Ok I see ... The concept of line array is to have an ellipse shaped global front wave instead of a sphere shaped one , long story short the result is that the level diminish less with distance when using a line array arrangement. The main goal was to have en even volume distribution for the audience , no need to explode front rows ears for the last row to have enough volume. This come at a cost. As a line array is composed a line (or curve) of diaphragm, phase intermodulation of emitted waves from each speaker happens. The results is an uneven coverage in frequencies all across the listening area. The constructors have developed numerous techniques trough the years to minimize this problem with waveguide shapes and introduction of delays.
I don't see the point of a line array in such a small room. Try measure your FR at different points you will see the problem.
 
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benanders

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Your concerns are understandable. I knew of that link; others better address LA’s in home use / hifi.


The inexplicable gaps between the speakers, and vertical orientation is costing you a great deal of the directivity that actually qualifies a system as being a line array.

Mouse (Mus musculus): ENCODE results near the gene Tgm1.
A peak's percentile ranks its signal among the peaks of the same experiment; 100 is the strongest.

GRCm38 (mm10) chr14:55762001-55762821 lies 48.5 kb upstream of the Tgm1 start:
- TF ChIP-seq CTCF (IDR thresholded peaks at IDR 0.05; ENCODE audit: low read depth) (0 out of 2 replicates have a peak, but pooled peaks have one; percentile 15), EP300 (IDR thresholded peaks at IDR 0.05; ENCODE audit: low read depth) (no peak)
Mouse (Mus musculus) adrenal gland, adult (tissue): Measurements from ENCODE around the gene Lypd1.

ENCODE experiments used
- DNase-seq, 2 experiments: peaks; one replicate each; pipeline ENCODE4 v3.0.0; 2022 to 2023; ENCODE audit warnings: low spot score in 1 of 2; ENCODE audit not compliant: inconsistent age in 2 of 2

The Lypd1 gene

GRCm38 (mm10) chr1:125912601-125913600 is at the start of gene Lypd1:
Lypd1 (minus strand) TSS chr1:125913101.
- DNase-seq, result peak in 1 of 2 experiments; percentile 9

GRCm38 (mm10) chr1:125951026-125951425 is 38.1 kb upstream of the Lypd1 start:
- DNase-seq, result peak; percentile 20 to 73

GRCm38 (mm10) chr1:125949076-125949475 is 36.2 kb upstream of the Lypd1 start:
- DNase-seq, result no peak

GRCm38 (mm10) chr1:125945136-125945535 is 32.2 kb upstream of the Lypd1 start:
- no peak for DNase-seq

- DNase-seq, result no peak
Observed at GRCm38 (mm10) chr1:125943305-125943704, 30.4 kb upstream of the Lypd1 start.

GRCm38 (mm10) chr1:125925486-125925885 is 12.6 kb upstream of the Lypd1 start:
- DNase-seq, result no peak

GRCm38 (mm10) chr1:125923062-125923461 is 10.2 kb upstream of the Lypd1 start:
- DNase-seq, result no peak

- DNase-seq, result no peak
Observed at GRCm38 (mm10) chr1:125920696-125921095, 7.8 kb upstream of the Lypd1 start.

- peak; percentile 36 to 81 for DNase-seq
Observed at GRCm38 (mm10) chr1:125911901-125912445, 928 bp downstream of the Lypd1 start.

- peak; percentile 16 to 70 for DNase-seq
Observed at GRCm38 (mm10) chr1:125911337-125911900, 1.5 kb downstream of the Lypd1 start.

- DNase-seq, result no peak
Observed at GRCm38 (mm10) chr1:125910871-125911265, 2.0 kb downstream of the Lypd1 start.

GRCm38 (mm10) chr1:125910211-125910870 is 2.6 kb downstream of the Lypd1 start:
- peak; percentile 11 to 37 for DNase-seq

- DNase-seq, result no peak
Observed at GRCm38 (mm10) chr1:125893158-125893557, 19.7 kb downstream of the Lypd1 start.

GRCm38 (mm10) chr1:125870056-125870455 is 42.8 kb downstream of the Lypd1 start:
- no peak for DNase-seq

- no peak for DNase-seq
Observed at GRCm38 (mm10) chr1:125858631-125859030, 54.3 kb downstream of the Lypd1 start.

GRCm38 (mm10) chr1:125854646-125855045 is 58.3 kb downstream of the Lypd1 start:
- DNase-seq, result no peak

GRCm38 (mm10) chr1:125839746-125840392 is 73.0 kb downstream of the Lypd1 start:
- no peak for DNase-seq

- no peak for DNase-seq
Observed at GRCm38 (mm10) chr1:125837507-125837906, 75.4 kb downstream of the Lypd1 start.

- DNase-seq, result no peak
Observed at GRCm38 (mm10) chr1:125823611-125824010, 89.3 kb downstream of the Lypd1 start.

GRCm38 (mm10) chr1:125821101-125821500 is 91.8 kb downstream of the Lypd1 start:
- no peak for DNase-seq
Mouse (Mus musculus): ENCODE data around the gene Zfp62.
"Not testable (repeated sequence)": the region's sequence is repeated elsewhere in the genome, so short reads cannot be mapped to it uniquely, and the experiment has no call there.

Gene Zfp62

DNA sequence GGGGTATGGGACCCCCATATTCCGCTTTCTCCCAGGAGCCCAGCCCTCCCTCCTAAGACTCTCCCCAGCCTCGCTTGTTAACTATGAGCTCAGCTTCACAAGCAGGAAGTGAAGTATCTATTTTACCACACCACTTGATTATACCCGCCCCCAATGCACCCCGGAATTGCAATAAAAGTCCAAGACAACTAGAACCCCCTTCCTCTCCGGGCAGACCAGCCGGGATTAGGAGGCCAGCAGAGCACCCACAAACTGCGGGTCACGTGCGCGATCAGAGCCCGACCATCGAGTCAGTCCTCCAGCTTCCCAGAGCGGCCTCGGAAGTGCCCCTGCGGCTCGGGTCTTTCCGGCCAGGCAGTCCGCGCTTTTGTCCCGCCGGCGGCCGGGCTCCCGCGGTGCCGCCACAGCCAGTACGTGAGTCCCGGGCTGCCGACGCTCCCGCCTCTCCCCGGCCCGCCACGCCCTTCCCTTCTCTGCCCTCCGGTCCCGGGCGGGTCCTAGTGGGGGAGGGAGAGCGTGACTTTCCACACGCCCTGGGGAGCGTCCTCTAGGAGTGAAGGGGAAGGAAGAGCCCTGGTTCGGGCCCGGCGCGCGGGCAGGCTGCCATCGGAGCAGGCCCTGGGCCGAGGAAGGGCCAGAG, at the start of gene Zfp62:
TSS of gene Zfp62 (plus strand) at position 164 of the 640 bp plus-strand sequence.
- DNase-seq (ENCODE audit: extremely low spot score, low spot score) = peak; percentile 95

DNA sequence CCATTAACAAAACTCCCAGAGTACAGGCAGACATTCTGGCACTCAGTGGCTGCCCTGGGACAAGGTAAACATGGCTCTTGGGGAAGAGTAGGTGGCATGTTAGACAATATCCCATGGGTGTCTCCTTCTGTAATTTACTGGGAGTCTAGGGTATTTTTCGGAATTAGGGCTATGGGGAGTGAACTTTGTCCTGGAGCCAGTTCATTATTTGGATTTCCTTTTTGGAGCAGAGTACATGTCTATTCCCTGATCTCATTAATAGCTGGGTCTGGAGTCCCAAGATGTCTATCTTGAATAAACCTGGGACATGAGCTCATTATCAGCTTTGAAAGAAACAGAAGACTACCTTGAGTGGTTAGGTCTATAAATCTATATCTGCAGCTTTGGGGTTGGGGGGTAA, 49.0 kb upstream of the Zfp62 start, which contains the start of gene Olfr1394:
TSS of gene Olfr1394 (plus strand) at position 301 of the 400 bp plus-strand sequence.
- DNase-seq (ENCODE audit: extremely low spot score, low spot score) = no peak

The gaps are explicable. Inexplicable suggests a query was made and no answer was available ;)

The vertical orientation is also by design, and assuredly not beyond what qualifies a line array.

A good design has the high frequency drivers grouped as tightly as possible, flanked by another column of mid-range drivers, flanked by low-frequency drivers. For example, the Infinity IRS V.
You are making assumptions about tweeter directivity that don’t always apply. However, you’re not incorrect about conventional line array format.

Not having a crossover is an outright lie. Without one, you would damage the high frequencies drivers almost immediately, and the directivity would be an absolute mess.
Lie’s a strong word, and implies intent to deceive. Although I didn’t consider a high pass filter to be a XO, fair enough - thread title now reflects proper terminology / mob rule :)

-------

Technical facts aside, I don't understand the point of a line array in a home. If you dislike the room interaction characteristics of a monopole speaker, why not use a dipole like the Linkwitz LX521.4? Using a line array in a closed room is like deciding you wanted the room painted but opted to do so with water balloons.
Re: using Linkwitz LX521.4:
Cool speaker.
But even ignoring all but any one goal of my project, it doesn’t tick a single box (pun!) I wanted.
I disagree with your analogy, but did have a chuckle at the idea of Jackson Pollock designing speakers.
 

Rja4000

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The main goal was to have en even volume distribution for the audience , no need to explode front rows ears for the last row to have enough volume.